Project Management

Eight reasons why it's time to fire a client

No IT consultant ever wants to tell a client, "You're fired." However, sometimes the relationship reaches a point where that is your best course of action. Chip Camden outlines eight scenarios that may lead you to terminate a client relationship.

 To an IT consultant, nothing is more valuable than having good clients with recurring business, especially in these times of economic distress. We should, therefore, always do our best to correct any problems in the client relationship before throwing in the towel. Nevertheless, some business is just bad, and some clients hurt you more than they're worth. Here are eight scenarios that (if you can't remedy) may require you to fire your client:

#1: They insist that you do something that's unethical or illegal. Sure, you both might be able to get away with it, but if you compromise your integrity for your client, then your client won't be able to trust you. If you'd cheat for them, why wouldn't you cheat against them? More importantly, you would degrade yourself in your own eyes. Have some self-respect and bid the client adieu. #2: They always pay you late. You can never allow late payments to become the status quo; clients will only get later with their payments. Naturally, you should take steps to improve your client's payment habits first, but if they refuse to reform, say au revoir. #3: They repeatedly angle for a reduced fee. Your rate is clearly stated in your contract — which they signed — yet on every project they ask you for a reduction for one of a number of fabricated reasons. They all translate to one real message: The client doesn't think you're worth what you charge. If you can't convince the client of your value, and you have other clients who clearly get the picture, it's hasta la vista. #4: They try to get you to work for free. There are good reasons for working for no money, and then there are bad reasons. The number one bad reason in my experience is that the software doesn't do everything the client needs, even though those features were not included in the original agreement. I'm not clairvoyant, and I don't work for free; if the client can't comprehend those points, then arrivederci. #5: Their organization is structured to prevent success. Policies, procedures, and the channels of communication are either poorly designed or abused to the point where your failure is guaranteed. It's your duty to point out these flaws and help your client try to correct them. If they just don't get that there's a problem here, auf Wiedersehen. #6: The personalities involved are incompatible. I'm a likable guy — just ask my wife (oh, forget I said that). Really, though, I try to get along with everyone. But it's just hard to work with some people. When the only reason why you would ever subject yourself to the tortures of being in their acquaintance is the money, you either need to get a lot of money or say sayonara. #7: They demean or insult you. In any relationship, insults are the first step in a plan (conscious or not) to lower your status. Insults can often be rendered ineffective by repaying them in kind, establishing your right to respect. But it's a bad way to start a client relationship, where mutual respect should be a given. And if it continues to be a useless battle you have to fight every day, it might be time to retreat from the field. #8: They require that you do things the wrong way. In any long-term engagement, there will inevitably be some disagreements over technical approaches. Sometimes you just have to do what the customer wants, even if you vehemently disagree. But that should not become an everyday thing, or you'll just hate your work. Perhaps you and your client are not a good fit. Dosvidanya.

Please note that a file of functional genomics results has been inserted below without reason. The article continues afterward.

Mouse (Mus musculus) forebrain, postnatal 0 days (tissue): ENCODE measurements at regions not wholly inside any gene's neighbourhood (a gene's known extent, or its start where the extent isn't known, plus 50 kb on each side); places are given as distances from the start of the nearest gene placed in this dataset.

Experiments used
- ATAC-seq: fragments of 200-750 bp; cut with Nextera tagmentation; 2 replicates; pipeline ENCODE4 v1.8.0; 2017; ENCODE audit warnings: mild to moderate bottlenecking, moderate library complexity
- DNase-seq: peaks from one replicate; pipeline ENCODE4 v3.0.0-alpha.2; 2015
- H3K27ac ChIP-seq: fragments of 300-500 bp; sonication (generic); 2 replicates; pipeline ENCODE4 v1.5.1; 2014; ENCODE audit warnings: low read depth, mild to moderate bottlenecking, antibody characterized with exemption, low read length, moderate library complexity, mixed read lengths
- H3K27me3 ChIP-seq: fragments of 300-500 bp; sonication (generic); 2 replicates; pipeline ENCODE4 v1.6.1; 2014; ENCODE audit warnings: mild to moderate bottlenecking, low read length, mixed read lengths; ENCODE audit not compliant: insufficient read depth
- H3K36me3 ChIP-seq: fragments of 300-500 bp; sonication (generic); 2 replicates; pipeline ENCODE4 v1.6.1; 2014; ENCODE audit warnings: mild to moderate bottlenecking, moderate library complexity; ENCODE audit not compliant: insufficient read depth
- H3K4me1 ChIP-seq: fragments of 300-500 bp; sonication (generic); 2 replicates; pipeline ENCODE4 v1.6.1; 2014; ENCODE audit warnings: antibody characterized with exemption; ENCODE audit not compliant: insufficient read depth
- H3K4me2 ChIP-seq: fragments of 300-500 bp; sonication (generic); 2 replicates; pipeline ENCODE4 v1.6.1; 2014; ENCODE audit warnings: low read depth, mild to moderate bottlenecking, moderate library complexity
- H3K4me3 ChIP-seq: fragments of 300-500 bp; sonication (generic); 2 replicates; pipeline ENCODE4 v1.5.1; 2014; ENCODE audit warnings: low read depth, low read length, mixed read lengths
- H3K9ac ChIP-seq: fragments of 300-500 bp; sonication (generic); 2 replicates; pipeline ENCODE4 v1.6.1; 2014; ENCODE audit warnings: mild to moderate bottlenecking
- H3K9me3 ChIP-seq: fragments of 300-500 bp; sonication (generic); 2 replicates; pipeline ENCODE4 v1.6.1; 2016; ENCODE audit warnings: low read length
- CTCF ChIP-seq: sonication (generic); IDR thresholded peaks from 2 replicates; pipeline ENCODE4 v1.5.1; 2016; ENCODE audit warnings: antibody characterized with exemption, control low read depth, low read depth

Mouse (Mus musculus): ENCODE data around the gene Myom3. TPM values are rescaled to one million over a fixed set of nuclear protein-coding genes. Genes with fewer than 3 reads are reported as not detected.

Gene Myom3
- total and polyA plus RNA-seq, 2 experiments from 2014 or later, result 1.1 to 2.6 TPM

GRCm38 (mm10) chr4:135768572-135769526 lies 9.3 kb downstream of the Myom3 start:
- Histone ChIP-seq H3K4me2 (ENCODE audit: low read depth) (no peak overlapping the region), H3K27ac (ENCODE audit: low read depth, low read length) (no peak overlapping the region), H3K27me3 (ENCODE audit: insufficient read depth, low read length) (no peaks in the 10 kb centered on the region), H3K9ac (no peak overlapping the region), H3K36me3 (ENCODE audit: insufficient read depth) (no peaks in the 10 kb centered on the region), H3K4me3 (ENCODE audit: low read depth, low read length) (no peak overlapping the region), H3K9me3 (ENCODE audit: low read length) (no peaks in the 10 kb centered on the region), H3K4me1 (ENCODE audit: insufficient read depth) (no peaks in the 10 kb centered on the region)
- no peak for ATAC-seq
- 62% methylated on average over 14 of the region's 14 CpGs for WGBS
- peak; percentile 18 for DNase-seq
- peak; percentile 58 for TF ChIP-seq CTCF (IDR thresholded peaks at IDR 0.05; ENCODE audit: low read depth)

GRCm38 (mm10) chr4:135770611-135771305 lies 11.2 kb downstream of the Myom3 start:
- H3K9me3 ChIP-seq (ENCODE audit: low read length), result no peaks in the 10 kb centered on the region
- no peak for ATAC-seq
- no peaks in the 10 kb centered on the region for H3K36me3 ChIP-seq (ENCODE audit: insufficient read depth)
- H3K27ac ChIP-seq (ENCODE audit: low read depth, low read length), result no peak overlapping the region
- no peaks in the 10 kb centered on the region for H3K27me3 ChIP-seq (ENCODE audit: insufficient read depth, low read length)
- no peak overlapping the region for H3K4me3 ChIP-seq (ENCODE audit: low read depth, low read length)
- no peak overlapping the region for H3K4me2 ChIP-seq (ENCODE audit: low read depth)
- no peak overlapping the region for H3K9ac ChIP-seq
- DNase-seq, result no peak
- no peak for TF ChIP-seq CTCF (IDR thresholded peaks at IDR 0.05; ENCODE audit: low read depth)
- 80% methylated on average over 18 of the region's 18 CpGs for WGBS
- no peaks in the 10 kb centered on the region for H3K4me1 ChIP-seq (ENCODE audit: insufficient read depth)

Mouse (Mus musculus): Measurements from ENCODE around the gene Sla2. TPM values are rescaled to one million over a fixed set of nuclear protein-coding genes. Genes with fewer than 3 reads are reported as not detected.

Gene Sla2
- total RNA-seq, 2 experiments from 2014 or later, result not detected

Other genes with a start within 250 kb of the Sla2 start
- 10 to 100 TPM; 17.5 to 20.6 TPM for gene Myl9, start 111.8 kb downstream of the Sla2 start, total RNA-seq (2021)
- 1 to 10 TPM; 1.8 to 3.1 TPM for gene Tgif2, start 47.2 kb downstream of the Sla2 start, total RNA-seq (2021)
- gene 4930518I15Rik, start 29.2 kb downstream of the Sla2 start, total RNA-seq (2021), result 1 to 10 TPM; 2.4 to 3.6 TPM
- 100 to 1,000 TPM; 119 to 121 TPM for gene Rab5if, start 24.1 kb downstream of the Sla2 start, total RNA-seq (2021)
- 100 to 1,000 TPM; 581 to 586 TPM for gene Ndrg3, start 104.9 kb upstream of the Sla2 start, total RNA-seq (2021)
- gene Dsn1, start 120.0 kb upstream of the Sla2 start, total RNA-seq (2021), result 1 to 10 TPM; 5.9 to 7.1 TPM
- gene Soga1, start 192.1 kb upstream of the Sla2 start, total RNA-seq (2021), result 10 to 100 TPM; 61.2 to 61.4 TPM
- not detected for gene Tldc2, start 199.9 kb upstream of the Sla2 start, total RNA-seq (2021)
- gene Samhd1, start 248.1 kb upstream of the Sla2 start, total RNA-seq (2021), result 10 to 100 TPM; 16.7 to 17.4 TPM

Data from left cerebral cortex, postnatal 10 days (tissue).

How do you pull the plug?

If your work consists of a series of small projects, you may be able to complete your current task and then politely say "no, thanks" to whatever else they offer. Or you could change your terms to be so lucrative for yourself that even if they don't get your not-so-subtle message, you won't mind.

I prefer honestly telling the client about the reasons why I no longer want to work with them. It can be tricky because you don't want to burn more bridges than strictly necessary. Keep emotions out of it, and stick to the facts. It's more useful than concealing your complaint because it might help the client to improve, and it might help you, too. By putting your reasons into a dispassionate explanation, you might reveal some shortcomings of your own that contributed to the problem. Or best of all, it might help you both to fix whatever you considered beyond hope.

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Chip Camden has been programming since 1978, and he's still not done. An independent consultant since 1991, Chip specializes in software development tools, languages, and migration to new technology. Besides writing for TechRepublic's IT Consultant b...

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